As I’ve been writing this post, I realize how much a work-in-progress my UI is. Even now I see things I want to change, to reconfigure, to take out, to add…

Enough excuses. This is my screen UI, there are many like it — but this one is mine.

I have two modes, in and out of combat.  Out of combat, I display extra bars with Bartender for items that I may need access to:

UI Shot - Cynwise, Stonehearth Field Marshall

Oh Bal, you tease.  We were just there to help!

When I enter combat, the bars to the left and right fade out completely. I do this to increase visibility and reduce distraction from the flow of numbers on the screen, like so:

UI Shot - Cynwise, The Azure Front, In Combat

(Yes, I normally play in windowed mode.)

Because they do not convey much information to me during a fight, my Bartender icons are very, very small on the screen.  The pet bar is right on top of it, but I rarely click it, instead preferring to control my pet with the keyboard.

If you are interested in which addons are used for which feature you see here, I have an annotated version of the combat UI. I’m using the following addons:

  • Bartender4
  • DeadlyBossMods
  • DoTimer
  • MikScrollingBattleText
  • MobInfo2
  • NeedToKnow
  • Omen
  • Quartz
  • Recount
  • SaySapped
  • SexyMap
  • WinterTime

In addition to the UI addons listed above, I also use:

  • Altoholic
  • Auctioneer
  • Cartographer
  • DagAssist
  • Gatherer
  • Outfitter
  • TrainWhistle

As I look at my screen, I see several areas which need improvement.

  1. Cooldown management and debuff timers are spread across three different addons, each giving me a little different view on what I need to know.  I should spend some time consolidating them and making it so that the information is consolidated so I do not waste so much space in displaying it.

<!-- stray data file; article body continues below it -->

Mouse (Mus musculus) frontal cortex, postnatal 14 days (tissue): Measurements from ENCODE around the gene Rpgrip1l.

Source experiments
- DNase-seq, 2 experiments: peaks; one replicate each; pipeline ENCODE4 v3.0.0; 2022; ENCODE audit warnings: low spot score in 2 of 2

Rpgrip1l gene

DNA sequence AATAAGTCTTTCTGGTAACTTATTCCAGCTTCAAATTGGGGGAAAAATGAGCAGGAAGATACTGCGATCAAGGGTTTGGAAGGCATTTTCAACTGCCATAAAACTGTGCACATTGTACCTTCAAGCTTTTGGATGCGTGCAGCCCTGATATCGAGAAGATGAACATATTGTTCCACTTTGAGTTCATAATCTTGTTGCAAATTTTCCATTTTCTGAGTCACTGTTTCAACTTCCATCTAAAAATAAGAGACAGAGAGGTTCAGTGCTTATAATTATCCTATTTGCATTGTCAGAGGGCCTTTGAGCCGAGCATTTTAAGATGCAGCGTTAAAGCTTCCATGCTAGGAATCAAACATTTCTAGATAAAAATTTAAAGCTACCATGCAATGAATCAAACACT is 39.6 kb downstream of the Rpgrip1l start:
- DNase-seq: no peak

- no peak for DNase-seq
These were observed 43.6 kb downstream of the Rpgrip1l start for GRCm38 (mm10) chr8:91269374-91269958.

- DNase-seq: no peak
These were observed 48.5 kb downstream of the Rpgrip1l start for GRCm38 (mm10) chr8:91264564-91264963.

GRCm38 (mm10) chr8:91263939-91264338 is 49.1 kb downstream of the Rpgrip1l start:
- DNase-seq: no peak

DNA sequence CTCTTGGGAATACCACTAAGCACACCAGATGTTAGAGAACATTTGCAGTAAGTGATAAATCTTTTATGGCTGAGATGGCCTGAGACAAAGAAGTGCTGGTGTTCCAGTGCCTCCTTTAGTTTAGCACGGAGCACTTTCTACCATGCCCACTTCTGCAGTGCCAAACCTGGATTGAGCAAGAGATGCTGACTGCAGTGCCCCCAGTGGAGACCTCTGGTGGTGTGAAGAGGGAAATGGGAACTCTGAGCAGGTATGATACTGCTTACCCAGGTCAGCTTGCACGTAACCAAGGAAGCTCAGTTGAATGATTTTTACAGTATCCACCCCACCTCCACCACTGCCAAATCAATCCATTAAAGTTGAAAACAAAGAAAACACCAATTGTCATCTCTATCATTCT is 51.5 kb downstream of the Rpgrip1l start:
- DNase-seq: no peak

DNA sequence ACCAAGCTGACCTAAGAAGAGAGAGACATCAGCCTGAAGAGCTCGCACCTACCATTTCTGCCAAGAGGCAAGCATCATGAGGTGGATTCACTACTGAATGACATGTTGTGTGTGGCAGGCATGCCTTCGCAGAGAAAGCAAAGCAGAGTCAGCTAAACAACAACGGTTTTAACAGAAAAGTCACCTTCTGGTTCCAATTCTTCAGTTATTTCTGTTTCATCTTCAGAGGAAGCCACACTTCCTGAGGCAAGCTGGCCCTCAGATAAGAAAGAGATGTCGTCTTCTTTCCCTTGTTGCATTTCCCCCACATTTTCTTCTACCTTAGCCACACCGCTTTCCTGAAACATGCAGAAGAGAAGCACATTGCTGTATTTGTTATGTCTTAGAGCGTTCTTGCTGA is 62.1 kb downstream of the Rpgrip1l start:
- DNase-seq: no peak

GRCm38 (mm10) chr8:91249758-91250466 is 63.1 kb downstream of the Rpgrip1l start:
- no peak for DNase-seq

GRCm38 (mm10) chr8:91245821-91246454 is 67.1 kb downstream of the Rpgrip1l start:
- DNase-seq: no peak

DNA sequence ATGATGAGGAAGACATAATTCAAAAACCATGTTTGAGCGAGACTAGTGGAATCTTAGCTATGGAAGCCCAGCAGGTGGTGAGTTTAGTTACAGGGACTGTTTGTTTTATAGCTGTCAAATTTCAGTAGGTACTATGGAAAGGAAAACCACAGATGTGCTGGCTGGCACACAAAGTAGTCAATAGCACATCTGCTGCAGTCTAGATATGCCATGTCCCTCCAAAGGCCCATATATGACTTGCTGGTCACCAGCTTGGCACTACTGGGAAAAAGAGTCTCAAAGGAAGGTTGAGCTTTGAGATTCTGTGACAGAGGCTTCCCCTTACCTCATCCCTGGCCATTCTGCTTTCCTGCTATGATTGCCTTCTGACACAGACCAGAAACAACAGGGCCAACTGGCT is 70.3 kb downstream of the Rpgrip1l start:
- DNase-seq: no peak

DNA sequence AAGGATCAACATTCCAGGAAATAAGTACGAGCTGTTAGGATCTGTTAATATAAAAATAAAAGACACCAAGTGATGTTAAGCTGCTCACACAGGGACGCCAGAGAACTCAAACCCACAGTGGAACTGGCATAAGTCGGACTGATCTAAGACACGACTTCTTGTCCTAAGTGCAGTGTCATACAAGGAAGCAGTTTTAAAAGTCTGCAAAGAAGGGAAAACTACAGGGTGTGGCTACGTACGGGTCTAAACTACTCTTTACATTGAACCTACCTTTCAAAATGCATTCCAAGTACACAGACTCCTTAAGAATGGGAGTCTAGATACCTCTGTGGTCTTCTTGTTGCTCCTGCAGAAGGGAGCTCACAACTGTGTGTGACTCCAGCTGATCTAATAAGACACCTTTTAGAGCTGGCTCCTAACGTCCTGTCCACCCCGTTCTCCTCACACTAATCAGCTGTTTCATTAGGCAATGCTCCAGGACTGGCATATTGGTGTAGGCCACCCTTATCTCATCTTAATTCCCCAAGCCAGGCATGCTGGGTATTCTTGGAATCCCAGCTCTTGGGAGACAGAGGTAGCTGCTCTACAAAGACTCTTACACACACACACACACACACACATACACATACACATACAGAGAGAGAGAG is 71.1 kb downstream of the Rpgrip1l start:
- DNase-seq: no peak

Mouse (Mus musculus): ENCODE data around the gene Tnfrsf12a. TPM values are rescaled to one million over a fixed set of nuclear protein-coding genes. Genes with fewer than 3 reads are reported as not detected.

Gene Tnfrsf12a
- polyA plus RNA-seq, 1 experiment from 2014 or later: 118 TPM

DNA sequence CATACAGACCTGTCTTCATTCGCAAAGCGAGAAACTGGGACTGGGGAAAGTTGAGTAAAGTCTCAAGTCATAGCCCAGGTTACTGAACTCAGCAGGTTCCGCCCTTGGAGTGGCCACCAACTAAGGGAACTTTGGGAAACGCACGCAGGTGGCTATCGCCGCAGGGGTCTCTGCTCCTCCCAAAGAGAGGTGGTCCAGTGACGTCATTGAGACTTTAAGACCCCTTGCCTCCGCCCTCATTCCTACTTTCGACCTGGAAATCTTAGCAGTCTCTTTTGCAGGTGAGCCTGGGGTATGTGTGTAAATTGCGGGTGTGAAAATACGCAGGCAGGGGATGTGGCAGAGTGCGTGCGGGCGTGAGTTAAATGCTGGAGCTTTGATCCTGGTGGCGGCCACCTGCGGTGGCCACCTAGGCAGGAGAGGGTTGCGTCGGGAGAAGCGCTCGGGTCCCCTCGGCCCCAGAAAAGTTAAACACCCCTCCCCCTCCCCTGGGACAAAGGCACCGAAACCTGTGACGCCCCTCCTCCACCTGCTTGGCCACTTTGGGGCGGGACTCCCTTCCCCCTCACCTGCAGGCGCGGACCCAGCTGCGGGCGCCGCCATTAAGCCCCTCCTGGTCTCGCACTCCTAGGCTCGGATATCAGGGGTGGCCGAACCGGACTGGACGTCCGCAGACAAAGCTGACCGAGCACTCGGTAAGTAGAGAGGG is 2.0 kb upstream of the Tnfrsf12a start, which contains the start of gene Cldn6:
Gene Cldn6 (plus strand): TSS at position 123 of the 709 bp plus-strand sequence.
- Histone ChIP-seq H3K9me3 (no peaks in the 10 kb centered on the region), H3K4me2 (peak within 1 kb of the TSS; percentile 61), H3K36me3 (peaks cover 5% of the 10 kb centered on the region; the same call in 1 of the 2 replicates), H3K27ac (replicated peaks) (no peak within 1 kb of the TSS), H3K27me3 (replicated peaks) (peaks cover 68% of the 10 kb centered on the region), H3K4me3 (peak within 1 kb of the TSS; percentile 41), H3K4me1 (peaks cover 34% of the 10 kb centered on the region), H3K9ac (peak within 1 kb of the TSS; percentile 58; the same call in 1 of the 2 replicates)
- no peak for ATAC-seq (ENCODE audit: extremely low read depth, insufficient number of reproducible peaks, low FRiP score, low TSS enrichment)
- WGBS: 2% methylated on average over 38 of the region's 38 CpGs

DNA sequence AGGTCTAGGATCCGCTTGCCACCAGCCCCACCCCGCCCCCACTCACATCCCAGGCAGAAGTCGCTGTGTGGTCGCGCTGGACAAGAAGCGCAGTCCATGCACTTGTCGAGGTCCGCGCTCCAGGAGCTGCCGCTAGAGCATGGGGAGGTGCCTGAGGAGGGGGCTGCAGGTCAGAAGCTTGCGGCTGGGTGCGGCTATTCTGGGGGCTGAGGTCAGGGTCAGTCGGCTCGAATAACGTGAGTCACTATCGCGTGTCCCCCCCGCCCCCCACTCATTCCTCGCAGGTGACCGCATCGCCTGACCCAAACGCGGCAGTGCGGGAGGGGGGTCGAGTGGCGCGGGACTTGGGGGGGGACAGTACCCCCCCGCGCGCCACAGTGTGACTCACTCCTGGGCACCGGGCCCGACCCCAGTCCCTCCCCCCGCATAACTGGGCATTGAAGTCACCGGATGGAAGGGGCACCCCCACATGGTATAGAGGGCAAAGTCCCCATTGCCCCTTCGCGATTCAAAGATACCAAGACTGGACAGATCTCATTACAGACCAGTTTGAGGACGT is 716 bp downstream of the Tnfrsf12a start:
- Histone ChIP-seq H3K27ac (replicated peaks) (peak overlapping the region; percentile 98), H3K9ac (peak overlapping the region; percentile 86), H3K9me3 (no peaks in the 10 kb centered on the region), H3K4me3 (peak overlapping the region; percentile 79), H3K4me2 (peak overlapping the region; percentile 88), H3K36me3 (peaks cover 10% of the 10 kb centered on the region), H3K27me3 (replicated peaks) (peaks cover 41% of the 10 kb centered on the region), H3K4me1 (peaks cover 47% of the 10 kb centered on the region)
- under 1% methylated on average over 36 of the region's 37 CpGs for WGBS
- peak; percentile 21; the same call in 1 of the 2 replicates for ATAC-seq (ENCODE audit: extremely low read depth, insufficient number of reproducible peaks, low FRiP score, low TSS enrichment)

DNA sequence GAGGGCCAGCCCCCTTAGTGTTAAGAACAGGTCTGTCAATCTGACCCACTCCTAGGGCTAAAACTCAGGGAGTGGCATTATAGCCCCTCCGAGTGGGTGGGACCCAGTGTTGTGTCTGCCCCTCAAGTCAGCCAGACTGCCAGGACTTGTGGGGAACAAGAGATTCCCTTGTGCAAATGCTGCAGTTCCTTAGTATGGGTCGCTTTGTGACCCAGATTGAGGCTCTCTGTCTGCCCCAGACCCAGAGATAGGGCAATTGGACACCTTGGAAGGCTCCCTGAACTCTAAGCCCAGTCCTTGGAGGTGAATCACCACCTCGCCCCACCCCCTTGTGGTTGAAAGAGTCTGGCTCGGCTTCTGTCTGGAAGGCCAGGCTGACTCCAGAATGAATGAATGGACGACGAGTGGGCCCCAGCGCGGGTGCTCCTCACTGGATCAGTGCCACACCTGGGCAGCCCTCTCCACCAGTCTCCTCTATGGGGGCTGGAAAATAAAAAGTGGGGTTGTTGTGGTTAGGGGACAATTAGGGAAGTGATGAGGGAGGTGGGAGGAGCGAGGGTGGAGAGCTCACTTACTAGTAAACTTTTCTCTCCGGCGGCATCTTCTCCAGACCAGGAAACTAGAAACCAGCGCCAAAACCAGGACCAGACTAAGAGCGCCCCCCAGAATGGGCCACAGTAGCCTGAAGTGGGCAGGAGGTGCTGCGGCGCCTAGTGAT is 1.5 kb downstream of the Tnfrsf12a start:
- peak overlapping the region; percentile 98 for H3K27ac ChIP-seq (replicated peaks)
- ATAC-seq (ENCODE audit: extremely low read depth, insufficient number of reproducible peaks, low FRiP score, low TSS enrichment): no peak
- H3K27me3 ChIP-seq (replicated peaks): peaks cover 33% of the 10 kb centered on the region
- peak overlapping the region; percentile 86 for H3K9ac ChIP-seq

2. Combat text is in two places.  I like the information associated with MikScrollingBattleText, but I also want to know the location of the damage — you can’t hide behind a wall from a Warlock who has dotted you up.  I’d like to get the best of both worlds, but don’t know how yet.
  3. I am still uneasy with different Unit Frame addons.  I should try some out, since the default ones don’t convey enough information (and take up a lot of space.)

So, that’s my Warcraft interface.  While it’s not perfect — or a pink Elekk — it gets the job done.

But there’s always room for improvement.

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The Mercenary

I enjoy many aspects of Warcraft in addition to PvP: fishing, raiding, mortal combat in the Auction House, and yes, role playing. I don’t do a lot of role play online, but I do put a lot of thought into who my characters are.

So it’s with some pride that I’ll direct you over to my guest RP post The Mercenary, over on Arrens’ excellent site Through The Eyes of Death:

“I imagine that you encounter not only that stigma of being a warlock, but the added one of being a mercenary as well?” Arrens asked.

“Only among the civilian population who doesn’t know me, Headmaster,” Cynwise replied with a wry smile. “The military knows the work I’ve done. Their respect is sufficient — especially since they pay my bills.”

Arrens pressed on. “I have found, however, that people are willing to move past their opinions when discussing the University. The Abbot and I meet on a regular basis now, and we are going to start a guest lecture exchange with some of the Brotherhood. The House of Nobles also has expressed interest in our work, with some members even going so far as enrolling some of their children in classes. It’s quite a status symbol, from what little I understand,” he said, watching the impact of his words on his fellow warlock. Anger, a little bit of avarice, and… something else.

I hope you enjoy this little glimpse into what makes my warlock tick.

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Absolute Beginner’s Guide To Battlegrounds

I’m not sure how I missed linking this earlier, but WoW Insider had a good beginner’s guide to the Battlegrounds of Warcraft late last week.

Zach Yonzon does an excellent job of not assuming you know anything about BGs, and is worth a read if you have never queued for Warsong Gulch.

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Filed under Cynwise's Battlefield Manual, Links